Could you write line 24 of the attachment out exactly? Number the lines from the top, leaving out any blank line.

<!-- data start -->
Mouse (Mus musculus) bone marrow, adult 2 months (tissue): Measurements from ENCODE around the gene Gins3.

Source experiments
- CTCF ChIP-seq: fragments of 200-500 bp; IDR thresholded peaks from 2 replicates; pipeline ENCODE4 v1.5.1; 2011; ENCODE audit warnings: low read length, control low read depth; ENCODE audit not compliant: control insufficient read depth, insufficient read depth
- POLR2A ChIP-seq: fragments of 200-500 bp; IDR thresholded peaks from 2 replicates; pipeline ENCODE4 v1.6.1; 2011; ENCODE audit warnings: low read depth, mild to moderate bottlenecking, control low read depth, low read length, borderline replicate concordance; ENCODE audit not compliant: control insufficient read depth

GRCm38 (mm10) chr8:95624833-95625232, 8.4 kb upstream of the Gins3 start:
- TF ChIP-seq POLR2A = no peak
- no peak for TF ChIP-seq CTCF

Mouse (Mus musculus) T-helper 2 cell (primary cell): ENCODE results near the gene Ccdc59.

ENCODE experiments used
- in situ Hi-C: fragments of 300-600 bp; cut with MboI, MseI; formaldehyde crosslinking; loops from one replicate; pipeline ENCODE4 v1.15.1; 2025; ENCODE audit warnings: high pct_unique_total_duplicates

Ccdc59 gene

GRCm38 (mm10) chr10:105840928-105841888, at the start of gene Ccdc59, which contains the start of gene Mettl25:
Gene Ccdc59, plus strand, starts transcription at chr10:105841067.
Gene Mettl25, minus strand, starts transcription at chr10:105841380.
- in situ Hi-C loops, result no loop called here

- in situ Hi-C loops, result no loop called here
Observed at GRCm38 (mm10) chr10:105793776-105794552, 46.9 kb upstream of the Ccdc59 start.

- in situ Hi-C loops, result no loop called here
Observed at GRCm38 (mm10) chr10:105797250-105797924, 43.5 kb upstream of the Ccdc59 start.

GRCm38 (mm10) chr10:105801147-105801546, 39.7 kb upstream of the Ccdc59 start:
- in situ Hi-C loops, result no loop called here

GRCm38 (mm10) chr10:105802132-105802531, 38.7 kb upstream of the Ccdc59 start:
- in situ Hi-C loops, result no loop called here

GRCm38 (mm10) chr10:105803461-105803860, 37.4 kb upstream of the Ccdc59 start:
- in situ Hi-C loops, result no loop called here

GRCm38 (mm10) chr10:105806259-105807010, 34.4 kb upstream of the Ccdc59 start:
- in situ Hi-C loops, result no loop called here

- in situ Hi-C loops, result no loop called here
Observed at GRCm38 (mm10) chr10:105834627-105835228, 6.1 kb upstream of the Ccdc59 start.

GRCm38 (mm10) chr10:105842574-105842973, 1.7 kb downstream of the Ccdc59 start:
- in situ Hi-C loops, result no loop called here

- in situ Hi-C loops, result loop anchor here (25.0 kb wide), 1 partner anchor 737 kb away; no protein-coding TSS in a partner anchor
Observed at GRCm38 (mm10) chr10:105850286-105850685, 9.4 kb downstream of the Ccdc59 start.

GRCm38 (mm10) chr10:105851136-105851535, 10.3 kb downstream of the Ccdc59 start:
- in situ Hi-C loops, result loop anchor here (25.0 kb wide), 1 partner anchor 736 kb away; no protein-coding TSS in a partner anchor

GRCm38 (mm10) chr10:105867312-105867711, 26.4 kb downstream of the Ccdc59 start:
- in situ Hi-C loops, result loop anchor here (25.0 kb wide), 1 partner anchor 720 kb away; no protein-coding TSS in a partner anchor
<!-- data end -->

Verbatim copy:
GRCm38 (mm10) chr10:105803461-105803860, 37.4 kb upstream of the Ccdc59 start: